Wednesday, March 21, 2018
Platform Papers No 54 by Sue Giles
Commentary by Frank McKone
Expectations around theatre for young people are prescribed and the barriers to exploration and risk taking are many and high. Adults who bring children to works for young people have strong opinions on what is acceptable; and yet, and perhaps because of this concern, the arts for young people are not highly valued as art....
We work with and for a demographic that has no buying power or whose buying power is indirect and in the power of others. Demanding recognition of the importance of this audience and of the merit of the work created for this audience is
a constant issue for the sector, whether we are outright activists or rely on our work to speak for itself in the world.
To appreciate what Sue Giles, Artistic Director of Melbourne’s Polyglot Theatre might mean by An Agenda for Change, I went to the website at http://www.polyglot.org.au/ to discover what her company does to put into practice what she means when she asks “Can we consider the child as a cultural citizen? Can we challenge the dominant definition of the child and consider a different one, where the child is the key to a more engaged sector and a more inclusive society?”
There I found videos of what I regard as exemplary presentations of forms of theatre for the very young, often including the attending adults, in which the children were clearly engaged in the action, initiating where the storyline might go, and therefore learning about drama by doing it themselves, guided by frameworks set up by the adult actors.
If this is “seeing the child as a cultural citizen”, then I’m all for it. I have in the past consistently been critical of the sorts of shows mentioned in Chapter 4. Content:
“There is a school of thought that says children’s theatre must have a particular aesthetic: colour and movement, slapstick, happy endings, simple story lines, engaging characters, costumes and songs. Blockbuster touring works like Disney on Ice, but also home grown works like Wiggles in Concert or High5, fulfil this brief and are considered purely entertainment for children and families. Distraction is central to this form of entertainment and it’s for this reason that ‘entertainment’ is seen as distinct from Art.”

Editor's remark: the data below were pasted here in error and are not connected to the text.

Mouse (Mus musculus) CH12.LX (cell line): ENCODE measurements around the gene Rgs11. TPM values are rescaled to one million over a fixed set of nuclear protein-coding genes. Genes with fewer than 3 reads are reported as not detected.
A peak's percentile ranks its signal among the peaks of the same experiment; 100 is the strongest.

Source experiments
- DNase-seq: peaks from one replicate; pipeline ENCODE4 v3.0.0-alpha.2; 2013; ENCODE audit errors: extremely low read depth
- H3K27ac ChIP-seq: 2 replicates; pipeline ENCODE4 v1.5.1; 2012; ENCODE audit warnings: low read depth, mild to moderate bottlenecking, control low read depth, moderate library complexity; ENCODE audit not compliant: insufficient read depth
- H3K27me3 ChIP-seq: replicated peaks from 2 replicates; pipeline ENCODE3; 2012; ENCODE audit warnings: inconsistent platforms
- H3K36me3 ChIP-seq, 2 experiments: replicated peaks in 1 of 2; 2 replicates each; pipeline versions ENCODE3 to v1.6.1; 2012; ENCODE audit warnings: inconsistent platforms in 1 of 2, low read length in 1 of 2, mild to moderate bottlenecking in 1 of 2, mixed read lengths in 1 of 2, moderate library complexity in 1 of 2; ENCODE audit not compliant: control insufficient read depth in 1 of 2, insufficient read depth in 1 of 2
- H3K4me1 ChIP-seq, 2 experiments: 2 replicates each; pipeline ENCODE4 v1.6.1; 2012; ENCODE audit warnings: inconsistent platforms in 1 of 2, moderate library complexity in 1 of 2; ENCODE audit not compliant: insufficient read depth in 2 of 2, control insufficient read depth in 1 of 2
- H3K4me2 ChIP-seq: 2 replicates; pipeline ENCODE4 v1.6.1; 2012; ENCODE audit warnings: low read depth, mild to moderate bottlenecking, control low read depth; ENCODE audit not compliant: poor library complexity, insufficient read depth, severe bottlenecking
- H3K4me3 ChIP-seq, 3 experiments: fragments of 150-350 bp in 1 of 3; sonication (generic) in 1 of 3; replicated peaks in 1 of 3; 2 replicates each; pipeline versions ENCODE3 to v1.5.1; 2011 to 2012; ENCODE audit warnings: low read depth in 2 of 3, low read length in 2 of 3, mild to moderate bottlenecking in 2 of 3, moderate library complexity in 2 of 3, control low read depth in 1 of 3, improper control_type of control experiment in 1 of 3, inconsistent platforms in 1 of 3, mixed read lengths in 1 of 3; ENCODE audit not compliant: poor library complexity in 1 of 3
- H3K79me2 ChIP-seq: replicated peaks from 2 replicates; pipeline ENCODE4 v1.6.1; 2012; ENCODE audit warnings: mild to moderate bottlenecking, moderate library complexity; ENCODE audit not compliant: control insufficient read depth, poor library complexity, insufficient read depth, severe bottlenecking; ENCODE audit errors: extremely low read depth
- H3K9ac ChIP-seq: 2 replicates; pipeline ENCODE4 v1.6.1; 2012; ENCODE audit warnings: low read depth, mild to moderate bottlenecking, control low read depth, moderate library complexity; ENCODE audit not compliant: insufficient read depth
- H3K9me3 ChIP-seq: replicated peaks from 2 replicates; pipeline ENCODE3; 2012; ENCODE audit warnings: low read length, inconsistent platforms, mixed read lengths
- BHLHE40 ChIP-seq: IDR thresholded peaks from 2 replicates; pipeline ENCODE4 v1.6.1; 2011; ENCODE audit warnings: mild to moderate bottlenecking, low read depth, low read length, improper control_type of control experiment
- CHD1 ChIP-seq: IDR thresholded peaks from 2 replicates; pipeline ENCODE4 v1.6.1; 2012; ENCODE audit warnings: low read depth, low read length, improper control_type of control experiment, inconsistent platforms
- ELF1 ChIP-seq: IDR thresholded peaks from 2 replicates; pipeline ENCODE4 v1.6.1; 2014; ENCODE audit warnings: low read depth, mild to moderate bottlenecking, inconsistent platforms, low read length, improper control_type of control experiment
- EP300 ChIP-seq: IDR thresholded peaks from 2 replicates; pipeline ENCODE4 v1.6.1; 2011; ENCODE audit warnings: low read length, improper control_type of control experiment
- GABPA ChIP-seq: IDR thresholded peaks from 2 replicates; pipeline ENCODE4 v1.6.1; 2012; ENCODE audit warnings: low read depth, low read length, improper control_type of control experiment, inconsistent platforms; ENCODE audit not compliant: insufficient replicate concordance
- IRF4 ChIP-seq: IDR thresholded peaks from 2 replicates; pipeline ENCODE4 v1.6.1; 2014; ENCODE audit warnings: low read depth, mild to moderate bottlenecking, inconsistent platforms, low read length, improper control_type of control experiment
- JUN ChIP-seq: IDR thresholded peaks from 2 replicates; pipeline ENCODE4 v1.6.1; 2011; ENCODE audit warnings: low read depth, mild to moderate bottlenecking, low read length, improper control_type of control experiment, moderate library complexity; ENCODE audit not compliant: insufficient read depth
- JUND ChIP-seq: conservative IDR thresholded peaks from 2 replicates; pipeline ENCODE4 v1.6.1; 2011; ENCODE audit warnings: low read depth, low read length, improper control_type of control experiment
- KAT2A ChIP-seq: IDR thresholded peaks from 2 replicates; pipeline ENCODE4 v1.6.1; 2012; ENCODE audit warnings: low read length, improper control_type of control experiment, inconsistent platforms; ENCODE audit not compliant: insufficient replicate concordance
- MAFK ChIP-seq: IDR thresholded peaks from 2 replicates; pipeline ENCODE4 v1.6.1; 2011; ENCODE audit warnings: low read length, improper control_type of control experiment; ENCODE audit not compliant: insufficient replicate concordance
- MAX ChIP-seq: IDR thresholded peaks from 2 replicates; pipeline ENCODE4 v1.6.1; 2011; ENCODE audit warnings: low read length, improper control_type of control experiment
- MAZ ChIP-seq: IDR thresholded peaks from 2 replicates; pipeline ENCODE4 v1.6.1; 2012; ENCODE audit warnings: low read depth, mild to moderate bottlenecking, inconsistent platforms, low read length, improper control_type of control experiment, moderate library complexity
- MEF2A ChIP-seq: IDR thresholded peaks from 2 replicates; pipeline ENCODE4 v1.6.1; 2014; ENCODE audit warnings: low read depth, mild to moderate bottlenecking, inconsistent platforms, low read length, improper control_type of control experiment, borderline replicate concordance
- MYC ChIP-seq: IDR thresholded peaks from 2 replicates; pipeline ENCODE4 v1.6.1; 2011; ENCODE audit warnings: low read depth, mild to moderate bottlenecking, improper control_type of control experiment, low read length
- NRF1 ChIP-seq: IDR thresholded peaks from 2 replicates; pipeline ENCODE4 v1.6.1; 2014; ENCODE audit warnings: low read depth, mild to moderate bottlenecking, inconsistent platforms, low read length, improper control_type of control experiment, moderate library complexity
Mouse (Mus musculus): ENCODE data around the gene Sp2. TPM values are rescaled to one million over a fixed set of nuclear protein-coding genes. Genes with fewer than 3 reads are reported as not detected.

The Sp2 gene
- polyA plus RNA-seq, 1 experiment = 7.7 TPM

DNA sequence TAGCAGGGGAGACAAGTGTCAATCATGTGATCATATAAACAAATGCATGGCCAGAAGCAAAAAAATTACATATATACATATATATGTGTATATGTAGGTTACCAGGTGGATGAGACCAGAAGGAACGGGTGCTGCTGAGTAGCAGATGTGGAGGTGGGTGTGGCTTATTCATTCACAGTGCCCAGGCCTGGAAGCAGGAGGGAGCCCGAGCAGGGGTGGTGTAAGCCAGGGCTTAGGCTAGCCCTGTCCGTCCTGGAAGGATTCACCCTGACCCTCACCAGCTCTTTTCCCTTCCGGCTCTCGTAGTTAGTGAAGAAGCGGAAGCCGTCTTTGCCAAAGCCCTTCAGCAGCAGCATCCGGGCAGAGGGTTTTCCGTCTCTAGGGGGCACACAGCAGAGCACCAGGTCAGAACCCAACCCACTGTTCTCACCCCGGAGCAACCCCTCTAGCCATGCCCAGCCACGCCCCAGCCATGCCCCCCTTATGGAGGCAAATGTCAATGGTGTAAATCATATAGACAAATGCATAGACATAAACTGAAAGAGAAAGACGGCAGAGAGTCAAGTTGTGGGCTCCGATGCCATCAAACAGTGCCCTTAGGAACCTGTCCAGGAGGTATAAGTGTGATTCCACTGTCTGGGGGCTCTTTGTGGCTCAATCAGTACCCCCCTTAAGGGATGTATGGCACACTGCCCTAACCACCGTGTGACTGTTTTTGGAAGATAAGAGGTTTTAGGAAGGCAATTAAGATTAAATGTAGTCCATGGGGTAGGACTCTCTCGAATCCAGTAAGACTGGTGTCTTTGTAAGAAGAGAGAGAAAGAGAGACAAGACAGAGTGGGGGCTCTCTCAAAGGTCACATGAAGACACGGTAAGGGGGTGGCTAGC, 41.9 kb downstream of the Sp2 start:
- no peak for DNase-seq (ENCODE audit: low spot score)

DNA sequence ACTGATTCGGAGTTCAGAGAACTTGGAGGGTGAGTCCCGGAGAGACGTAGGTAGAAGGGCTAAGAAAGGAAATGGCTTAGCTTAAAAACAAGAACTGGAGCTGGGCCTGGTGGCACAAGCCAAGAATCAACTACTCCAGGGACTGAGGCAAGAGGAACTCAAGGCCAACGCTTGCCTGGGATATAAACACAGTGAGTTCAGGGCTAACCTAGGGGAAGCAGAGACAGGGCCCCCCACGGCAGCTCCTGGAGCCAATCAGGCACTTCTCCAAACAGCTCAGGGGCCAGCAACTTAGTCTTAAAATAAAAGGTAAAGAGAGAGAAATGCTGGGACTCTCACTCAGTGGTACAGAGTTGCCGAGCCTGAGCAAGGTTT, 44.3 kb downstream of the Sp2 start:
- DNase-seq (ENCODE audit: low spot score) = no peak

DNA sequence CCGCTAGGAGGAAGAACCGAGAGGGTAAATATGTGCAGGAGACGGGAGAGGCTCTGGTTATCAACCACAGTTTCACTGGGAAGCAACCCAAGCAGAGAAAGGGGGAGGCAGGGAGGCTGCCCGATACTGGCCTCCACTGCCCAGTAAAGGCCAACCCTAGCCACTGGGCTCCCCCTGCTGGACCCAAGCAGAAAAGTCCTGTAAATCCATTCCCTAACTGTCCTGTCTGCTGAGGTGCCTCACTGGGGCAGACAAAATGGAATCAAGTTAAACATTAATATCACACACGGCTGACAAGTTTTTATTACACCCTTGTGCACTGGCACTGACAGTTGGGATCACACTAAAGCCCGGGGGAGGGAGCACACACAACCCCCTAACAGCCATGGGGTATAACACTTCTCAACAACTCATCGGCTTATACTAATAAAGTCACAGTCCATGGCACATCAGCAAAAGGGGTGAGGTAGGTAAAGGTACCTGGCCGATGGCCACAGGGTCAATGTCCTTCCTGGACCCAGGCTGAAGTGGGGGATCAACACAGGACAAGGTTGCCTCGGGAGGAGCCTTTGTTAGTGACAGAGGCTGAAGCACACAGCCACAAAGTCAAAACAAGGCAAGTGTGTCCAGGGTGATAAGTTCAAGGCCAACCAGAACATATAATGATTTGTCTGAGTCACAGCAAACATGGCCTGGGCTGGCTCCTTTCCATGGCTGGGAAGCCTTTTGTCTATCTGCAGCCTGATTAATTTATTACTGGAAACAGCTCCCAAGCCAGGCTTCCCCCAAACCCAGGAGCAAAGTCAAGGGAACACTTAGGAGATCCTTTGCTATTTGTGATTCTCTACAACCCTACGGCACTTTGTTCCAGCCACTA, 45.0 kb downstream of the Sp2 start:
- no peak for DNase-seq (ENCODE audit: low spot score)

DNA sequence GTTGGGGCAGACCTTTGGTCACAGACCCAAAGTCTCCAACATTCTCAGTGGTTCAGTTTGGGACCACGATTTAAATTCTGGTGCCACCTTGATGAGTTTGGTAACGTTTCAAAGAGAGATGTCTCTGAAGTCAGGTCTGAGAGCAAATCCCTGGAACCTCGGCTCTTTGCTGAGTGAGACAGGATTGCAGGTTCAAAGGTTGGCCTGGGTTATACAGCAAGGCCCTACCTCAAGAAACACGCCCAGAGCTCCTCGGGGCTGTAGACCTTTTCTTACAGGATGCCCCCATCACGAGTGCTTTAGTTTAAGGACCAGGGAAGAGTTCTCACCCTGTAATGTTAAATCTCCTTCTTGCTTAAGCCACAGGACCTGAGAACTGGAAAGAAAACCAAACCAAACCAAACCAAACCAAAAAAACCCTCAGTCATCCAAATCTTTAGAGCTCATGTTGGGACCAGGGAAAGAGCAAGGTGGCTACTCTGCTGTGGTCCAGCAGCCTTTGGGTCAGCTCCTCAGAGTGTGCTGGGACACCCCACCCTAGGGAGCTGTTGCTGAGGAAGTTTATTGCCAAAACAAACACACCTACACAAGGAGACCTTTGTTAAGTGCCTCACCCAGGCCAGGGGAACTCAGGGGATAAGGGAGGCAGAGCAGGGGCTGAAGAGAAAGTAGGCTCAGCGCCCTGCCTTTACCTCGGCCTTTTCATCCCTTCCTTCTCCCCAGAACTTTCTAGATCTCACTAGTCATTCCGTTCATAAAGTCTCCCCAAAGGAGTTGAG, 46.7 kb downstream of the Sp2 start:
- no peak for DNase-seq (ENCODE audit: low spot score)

Throughout the Paper Giles provides a series of definitions to frame her discussion, an overall rationale, and chapters:
1. The Landscape for young people and the arts – then and now.
2. Questions of value.
3. Our point of difference.
5. Artistic practices that are shifting the ground.
6. Shifting our thinking: Showing adults what is possible.
7. Conclusion, in which she states:
“If we, adults, can begin to hear clearly and without judgement the opinions of children, see clearly and without bias the ways children choose, we might start to
understand how the jigsaw will be more complete when children are involved. If we can accept the knowledge and power of young people in the creation of art as equals in the journey then our art will be the better for it. They know things that we don’t and we can benefit from their shared knowledge. So let’s do that. The artists exploring in the TYA sector in Australia have a handle on this that can open the door for others, and not just in the arts.”
In the end, Sue Giles’ Platform Papers No 54 is a detailed and highly valuable statement of advocacy. The focus on this aim, however, limits her argument to assertions and descriptions, without showing more exactly how to turn the “handle on this that can open the door for others, and not just in the arts.”
Currency House at https://currencyhouse.org.au/node/45 has a webpage link to Paper No 54, and I will follow up Sue Giles’ important work with further discussion of the principles behind drama method which is focussed on the participants having agency in practice – in theatre work for, with and by the young, rather than at the young. This will be available shortly in an extended form on my blog – search www.frankmckone2.blogspot.com for Drama Education Principles - Platform Paper No 54.